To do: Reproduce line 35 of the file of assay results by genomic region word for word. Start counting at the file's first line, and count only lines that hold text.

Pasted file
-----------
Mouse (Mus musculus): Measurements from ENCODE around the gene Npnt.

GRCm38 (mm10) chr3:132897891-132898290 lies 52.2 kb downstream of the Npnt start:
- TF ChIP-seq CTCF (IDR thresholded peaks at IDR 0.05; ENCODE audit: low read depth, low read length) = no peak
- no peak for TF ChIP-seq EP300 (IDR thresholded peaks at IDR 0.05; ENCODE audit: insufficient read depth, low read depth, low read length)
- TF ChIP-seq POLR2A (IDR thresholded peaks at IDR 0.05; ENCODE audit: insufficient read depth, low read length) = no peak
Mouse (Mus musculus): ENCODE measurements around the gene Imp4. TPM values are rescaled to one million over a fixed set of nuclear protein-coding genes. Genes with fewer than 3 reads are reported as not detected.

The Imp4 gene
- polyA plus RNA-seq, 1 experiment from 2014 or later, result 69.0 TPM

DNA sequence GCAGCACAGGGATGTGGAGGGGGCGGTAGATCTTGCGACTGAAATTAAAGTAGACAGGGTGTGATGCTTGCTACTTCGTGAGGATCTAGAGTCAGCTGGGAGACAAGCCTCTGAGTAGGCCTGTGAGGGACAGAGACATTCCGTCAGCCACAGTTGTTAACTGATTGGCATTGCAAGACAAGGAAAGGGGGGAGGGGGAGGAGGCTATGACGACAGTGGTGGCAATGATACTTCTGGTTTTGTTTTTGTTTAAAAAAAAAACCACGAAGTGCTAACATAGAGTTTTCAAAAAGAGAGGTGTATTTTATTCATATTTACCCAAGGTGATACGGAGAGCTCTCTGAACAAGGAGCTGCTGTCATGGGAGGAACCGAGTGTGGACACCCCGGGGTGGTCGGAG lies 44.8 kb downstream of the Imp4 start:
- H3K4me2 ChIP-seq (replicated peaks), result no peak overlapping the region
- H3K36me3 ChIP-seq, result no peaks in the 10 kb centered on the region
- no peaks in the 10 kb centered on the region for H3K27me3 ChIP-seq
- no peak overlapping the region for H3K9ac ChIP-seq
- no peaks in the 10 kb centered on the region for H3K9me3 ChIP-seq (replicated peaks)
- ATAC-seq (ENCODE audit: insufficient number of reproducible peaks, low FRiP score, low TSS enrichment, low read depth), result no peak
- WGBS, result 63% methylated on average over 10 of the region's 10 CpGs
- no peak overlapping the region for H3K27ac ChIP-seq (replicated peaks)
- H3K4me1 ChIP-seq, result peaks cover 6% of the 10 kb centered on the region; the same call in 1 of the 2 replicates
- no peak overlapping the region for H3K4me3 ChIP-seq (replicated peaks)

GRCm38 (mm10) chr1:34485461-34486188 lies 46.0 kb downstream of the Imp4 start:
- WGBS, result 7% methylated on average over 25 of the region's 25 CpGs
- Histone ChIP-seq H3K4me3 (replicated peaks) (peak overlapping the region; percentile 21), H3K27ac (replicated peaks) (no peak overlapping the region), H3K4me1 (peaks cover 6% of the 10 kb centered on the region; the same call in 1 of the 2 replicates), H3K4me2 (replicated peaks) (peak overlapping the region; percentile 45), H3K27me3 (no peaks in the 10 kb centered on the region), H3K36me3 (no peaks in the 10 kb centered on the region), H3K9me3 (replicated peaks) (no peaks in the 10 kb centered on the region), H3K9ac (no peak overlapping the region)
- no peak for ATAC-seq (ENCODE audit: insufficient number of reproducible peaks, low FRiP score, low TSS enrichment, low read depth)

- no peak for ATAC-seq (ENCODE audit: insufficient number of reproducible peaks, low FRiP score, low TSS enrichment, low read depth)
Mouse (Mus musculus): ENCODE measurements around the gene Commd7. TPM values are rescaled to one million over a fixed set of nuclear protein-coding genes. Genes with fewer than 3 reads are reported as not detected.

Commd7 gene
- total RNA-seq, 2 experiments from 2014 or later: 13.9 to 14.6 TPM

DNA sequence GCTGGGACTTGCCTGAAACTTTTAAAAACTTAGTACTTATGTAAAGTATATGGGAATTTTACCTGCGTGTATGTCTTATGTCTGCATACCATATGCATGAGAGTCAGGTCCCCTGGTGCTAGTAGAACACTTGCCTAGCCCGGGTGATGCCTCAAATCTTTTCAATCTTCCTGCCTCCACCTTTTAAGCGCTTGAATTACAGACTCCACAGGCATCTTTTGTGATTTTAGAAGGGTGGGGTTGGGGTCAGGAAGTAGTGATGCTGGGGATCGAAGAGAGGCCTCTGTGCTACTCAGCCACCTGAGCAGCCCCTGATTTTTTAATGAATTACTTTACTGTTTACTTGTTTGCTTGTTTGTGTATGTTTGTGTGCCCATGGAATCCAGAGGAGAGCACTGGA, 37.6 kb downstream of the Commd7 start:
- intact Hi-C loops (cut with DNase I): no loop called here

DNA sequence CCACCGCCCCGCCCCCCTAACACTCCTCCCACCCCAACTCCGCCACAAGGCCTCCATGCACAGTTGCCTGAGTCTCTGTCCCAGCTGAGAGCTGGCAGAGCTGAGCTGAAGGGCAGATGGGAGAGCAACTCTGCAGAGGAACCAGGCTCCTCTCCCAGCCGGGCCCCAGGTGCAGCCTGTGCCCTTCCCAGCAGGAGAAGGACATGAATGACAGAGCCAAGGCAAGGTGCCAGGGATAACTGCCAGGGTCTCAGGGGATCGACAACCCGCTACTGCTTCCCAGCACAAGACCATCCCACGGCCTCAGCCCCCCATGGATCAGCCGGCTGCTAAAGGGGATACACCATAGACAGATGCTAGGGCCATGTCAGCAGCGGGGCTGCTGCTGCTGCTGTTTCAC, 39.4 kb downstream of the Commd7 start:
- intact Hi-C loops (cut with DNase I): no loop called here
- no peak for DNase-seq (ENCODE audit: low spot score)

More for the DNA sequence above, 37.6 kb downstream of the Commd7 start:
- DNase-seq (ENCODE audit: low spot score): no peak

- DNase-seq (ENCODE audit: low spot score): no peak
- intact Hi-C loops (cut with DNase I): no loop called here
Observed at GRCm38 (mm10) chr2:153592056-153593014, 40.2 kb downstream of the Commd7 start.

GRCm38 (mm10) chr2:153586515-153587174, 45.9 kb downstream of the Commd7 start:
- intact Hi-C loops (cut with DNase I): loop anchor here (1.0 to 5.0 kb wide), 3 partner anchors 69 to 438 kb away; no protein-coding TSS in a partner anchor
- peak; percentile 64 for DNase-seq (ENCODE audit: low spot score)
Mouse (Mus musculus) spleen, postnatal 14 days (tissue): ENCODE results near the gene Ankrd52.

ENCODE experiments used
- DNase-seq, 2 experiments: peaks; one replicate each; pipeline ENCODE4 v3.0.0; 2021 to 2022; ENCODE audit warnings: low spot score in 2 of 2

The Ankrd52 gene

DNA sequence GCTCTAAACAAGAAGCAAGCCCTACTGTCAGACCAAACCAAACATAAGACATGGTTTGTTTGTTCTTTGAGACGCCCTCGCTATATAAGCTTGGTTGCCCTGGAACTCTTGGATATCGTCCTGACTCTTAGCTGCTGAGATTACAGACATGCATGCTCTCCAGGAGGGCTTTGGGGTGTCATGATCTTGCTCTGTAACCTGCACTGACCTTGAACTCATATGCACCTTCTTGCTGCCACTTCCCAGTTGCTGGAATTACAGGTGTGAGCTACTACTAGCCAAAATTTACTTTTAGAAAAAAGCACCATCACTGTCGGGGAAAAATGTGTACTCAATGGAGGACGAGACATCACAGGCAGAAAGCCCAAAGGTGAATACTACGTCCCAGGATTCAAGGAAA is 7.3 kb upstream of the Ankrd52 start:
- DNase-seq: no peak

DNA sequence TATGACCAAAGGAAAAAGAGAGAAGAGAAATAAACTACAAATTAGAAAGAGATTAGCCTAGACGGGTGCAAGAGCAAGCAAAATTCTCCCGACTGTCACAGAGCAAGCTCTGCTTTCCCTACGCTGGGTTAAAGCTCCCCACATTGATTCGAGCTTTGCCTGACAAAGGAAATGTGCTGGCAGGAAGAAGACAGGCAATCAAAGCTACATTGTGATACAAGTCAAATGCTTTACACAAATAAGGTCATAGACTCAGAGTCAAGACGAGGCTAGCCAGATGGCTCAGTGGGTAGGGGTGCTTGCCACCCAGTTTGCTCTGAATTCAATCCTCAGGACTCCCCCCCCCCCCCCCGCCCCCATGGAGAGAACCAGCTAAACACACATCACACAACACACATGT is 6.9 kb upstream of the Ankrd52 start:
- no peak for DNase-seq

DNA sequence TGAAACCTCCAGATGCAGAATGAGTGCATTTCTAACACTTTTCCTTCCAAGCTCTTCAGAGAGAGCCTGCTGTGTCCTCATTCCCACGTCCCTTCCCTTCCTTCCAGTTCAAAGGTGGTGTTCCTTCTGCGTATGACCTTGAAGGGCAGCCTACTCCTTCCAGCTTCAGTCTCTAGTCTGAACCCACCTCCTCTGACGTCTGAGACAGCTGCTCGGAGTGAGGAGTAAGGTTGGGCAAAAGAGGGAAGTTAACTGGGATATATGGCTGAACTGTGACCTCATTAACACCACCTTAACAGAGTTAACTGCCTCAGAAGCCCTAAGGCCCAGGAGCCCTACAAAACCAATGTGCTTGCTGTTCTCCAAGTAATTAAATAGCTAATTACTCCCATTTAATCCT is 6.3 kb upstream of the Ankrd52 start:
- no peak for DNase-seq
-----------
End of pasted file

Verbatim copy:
- DNase-seq (ENCODE audit: low spot score): no peak